Patient has chest pain
if she lies on her left side for more than a year.
Well, who wouldn’t?
This illustrates one of the rules of clear writing:
Put together stuff that goes together.
The corollary to that rule is this:
Separate stuff that doesn’t go together.
It can be hard to place modifiers clearly: where they can’t be misinterpreted. Here’s a list of some things that can go wrong and how to fix them. (As a general rule, shorter, simpler sentences are easier to keep clear. Just saying.) Anyway, in proposals I pull out the time references that are often scattered from hell to breakfast and put them all at the front of their sentences. After all, every fairy tale starts with this set piece:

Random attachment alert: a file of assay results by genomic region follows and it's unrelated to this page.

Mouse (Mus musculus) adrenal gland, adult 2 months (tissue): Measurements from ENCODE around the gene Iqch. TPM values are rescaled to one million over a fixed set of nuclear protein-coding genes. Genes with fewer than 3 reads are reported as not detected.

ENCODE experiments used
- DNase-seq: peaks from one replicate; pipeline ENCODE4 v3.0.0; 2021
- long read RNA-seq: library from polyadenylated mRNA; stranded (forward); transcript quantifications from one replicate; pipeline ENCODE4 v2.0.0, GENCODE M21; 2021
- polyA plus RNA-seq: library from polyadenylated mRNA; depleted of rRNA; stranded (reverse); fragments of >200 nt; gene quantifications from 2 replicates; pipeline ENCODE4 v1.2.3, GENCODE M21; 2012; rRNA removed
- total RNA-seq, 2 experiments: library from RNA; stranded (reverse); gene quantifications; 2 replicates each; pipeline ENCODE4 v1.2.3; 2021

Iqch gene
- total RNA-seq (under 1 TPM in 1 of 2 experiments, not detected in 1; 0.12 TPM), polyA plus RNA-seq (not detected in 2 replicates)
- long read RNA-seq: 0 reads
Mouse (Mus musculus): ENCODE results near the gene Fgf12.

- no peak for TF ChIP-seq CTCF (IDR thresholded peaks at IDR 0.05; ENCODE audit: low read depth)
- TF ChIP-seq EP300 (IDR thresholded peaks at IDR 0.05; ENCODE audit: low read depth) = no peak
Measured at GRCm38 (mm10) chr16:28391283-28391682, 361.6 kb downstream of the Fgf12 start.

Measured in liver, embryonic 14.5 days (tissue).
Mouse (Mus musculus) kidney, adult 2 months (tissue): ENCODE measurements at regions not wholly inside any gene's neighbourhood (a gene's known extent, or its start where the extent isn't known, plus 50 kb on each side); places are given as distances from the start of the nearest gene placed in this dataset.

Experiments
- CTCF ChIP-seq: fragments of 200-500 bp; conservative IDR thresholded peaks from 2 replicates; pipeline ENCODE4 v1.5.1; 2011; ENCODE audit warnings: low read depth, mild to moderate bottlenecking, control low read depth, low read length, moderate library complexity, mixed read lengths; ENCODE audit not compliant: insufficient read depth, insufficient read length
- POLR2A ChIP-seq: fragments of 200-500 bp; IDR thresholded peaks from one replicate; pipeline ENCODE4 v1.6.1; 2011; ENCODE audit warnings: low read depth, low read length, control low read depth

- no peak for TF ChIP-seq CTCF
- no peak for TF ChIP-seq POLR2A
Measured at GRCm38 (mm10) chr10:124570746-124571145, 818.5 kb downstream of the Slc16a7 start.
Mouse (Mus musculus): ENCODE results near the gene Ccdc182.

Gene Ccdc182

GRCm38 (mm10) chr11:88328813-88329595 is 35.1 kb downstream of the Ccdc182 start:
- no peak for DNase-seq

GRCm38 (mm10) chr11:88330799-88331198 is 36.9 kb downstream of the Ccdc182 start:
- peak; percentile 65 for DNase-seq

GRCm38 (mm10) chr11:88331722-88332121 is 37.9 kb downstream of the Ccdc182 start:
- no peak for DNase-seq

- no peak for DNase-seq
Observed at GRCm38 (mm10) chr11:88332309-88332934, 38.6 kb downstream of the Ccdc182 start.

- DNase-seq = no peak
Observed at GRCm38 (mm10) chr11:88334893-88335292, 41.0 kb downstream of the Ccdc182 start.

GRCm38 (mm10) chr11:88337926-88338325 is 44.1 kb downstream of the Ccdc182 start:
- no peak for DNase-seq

Once upon a time . . .
If there’s a whole series, the resulting parallel structure can lead the reader through the sequence and even lead the editor to a timeline (fewer words) (hurray):
Twenty years ago we founded this business.
Ten years ago we were recognized as industry leaders.
For the last year, we’ve been the dominant player in the market.
Some people like to put the time references at the end of the sentence, figuring that the event is more important than the when. Whatever. I mean, it absolutely can be and sometimes surely is. Just don’t leave that patient on her side, not even in your notes.
For more than a year,
the patient has had chest pain
when she lies on her left side.
Simple, eh? Yes. And clear.